The cardinal change doctrine articulates a firm set of rules.  Whether you are a disgruntled bidder or a contractor tearing out your hair over the nature or size of a modification, you can avail yourself of the argument that you have encountered a cardinal change.  As a contractor, you don't have to perform such a change.  It's a breach of the contract.  As a disgruntled bidder, you can protest under CICA your right to compete for the work.  The problem is just what particular set of facts meet the legal test.  It can be expensive to be wrong.

Saturday, December 8, 2012


Just how does an organization create a culture of doing things right? Culture is defined as a set of values, attitudes, goals and practices that characterize an organization.  It is an integrated pattern of human knowledge, belief and behavior, the characteristic features of everyday behavior shared by people in an organization.  Many people come to the organization with the right moral compass. Others don't.  The challenge in an organization is to get everyone singing from the same sheet music.  How is that best accomplished?

We all know the culture of doing things right has to start with top management. Much has been written about leadership coming from the top.  But others have recognized the need for day to day leadership from middle management.  Our military experience teaches us that with the right kind of leadership from the top all the way down, even the lowest private in the ranks learns the acceptable behavior.  Leadership from the top means supervision of all leaders all the way down the line.  From general to colonel to major to captain to lieutenant to sergeant to corporal, the message must get through to everyone.

Training is required but of limited utility.  Online training in our opinion is ineffective.  The challenge is to keep the message fresh.  Often, an organization runs the risk of the message going stale or being forgotten.  Training has to be meaningful, not mind numbing.  It has to be alive, vibrant and relevant, something you can touch and feel which stays with you.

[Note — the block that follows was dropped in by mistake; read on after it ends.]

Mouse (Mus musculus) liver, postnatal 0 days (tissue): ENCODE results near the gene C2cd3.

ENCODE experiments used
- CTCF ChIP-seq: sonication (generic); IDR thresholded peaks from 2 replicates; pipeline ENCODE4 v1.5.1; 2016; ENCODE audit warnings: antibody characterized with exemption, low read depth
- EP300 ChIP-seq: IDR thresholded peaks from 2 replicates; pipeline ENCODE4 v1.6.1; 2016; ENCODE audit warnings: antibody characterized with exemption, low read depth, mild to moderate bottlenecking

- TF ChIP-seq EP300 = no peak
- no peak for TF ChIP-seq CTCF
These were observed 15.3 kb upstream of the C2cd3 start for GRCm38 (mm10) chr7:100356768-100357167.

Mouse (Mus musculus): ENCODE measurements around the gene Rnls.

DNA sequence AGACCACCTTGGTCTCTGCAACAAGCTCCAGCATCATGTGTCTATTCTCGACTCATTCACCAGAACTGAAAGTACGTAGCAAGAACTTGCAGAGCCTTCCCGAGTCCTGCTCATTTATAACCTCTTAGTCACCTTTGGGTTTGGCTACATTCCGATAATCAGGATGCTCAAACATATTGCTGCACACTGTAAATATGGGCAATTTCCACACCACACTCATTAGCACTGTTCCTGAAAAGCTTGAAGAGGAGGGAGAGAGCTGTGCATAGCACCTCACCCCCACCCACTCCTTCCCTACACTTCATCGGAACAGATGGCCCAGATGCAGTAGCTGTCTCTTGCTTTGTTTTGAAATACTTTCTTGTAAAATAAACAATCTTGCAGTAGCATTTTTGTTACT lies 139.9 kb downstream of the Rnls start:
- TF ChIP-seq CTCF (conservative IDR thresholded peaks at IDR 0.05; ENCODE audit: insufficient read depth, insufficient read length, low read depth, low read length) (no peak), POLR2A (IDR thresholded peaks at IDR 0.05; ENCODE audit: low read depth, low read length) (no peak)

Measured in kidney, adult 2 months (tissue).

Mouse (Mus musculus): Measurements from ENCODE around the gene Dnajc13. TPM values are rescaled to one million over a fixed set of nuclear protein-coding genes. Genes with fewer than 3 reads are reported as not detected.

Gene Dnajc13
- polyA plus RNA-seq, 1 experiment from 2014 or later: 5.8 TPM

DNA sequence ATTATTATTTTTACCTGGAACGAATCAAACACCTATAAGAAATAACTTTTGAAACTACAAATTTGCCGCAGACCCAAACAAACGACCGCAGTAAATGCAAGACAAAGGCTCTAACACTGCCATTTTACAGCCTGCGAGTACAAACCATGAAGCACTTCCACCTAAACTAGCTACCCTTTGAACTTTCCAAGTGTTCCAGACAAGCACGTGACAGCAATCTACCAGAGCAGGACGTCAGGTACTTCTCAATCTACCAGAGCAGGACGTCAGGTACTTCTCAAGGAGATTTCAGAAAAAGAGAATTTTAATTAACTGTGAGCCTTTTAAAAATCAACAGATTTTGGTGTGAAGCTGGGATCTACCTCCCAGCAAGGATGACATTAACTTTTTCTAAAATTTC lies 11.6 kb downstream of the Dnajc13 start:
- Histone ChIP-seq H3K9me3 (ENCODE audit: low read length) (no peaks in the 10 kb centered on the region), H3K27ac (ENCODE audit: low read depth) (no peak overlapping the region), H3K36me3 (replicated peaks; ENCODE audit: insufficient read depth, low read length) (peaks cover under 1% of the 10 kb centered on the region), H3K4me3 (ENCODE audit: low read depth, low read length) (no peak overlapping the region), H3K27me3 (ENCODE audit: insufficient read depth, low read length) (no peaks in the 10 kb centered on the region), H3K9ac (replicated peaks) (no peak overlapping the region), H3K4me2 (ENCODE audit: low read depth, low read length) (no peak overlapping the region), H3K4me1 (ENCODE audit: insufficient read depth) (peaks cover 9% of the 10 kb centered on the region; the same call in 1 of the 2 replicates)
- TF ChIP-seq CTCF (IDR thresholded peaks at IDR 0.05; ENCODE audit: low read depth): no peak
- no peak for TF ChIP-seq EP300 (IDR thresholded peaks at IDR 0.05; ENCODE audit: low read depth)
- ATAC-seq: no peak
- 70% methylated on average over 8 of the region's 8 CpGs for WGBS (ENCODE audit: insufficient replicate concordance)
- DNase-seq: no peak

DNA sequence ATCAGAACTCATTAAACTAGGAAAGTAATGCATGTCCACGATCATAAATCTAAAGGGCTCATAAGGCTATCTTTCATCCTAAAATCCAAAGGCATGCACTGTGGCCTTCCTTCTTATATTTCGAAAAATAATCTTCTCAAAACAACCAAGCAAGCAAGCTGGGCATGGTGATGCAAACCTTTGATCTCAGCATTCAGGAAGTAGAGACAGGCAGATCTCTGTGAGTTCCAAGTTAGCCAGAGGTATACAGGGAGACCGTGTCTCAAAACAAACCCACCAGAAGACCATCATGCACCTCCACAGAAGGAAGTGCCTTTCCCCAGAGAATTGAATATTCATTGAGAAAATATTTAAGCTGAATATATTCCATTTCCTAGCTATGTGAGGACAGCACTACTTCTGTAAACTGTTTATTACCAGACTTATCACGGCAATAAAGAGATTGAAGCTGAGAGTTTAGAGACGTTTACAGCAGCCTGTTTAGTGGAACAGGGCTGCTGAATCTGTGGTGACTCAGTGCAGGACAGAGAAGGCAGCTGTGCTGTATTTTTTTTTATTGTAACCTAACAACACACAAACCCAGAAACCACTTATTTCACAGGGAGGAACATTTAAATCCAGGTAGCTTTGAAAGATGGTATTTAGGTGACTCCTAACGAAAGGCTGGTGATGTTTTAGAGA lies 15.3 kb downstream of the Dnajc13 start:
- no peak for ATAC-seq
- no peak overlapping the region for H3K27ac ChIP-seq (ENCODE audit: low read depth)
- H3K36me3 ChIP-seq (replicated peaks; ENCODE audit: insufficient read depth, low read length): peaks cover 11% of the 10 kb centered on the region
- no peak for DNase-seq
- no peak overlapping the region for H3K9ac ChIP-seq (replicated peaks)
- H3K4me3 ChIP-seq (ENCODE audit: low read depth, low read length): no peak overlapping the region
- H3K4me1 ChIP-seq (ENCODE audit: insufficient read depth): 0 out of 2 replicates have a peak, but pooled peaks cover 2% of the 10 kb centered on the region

The crux of an effective program to promote a culture of ethical behavior is two-fold: 1) publication of case examples and 2) recognition of outstanding ethical behavior.  These approaches should be at the top of the list.  We all know we learn and remember better from actual experience or study of cases of real events.  An organization seeking to instill the culture of always doing the right thing and always doing things right must spread the word of real life examples of exemplary behavior.  The examples should come from the ranks and those displaying the behavior should be recognized by the top leaders (and all other leaders) in the organization.

Learn by example.  Simple.  The way to establish the baseline set of values, attitudes, goals and practices for the organization is by publicizing and recognizing the exemplary behavior of members of the organization.     

Friday, December 7, 2012


We never thought we would ever say this but forget FAR on best value and LPTA. Listen to the Government Accountability Office (GAO) and the Court of Federal Claims (COFC).  As we have written over and over again, GAO and COFC have said it is illegal to turn a solicitation announcing a best value tradeoff analysis into a lowest price technically acceptable (LPTA) procurement without amending the solicitation to announce the change to the prospective competitors.

And we also have written about the confusing language in the regulation which apparently suggests to some contracting officers that there is a continuum along which they can slide in the source selection process which results in awarding on the basis of LPTA when the agency has stated in the solicitation that a tradeoff analysis will be performed.  Again, and hopefully for the last time, best value, in the real world use of the language, means a tradeoff analysis will be performed.  Best value and tradeoffs are synonymous.  LPTA proscribes tradeoffs.  They are two different animals.  Read our prior discussions.